The Douglass the actual sizes of countries that have been distorted on the True Size World Map 600 X 330 pixels is extremely rare, but far and wide more accessible is Braddock Mead's "Map of the Most Inhabited allocation of supplementary England," published by Thomas Jefferys in 1755. Mead's map follows rather closely that of Douglass, though when some significant improvements. For example, in Massachusetts Mead bonus supplementary area names (such as "Pentusok," now Pittsfield), introduced county boundaries, and associated Cape Ann to the mainland whereas Douglass had depicted it as an island.
Following the Revolution, the direction of Massachusetts urgently required an accurate the actual sizes of countries that have been distorted on the True Size World Map 600 X 330 pixels for at least three administrative objectives: calculating tax allotments to the towns based on land valuations, supporting the sale of public land to pay off lawsuit debts, and informing infrastructure development. Existing maps were too old and small scale to be of use. For example, dozens of townships normal after the 1750s were not shown on the Douglass and Mead maps.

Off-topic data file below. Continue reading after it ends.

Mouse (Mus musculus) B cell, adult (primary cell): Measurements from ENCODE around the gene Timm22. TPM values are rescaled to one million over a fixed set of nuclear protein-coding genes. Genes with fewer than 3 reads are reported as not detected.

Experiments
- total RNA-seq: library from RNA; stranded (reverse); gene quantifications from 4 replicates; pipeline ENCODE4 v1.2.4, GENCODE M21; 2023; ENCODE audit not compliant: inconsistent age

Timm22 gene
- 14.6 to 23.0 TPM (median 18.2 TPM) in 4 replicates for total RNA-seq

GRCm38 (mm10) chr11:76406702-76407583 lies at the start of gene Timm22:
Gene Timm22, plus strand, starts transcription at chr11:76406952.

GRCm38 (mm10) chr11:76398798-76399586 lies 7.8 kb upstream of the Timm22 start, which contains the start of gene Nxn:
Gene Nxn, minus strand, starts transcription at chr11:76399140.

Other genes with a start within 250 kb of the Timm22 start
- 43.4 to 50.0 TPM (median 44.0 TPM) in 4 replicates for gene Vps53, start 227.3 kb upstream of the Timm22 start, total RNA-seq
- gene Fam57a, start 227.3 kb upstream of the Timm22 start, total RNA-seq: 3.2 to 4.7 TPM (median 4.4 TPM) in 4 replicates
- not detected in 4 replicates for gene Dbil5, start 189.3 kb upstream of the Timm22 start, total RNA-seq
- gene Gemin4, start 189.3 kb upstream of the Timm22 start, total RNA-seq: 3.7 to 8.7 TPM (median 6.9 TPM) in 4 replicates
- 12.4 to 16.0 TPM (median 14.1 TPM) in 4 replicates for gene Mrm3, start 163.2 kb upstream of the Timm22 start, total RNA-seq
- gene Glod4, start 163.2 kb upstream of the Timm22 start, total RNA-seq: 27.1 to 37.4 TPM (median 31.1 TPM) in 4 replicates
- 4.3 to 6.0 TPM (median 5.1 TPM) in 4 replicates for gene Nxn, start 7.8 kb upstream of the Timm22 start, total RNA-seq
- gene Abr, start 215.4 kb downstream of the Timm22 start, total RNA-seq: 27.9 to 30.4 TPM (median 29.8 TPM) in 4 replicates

This presented the legislature when a dilemma, as public funding for a own up Map would have been prohibitively expensive. therefore in 1774 it resorted to an unfunded mandate, requiring each town in Massachusetts to conduct a survey of its territory and assent a plot to the Secretary of State. These would after that be compiled and where valuable reconciled to produce the the actual sizes of countries that have been distorted on the True Size World Map 600 X 330 pixels.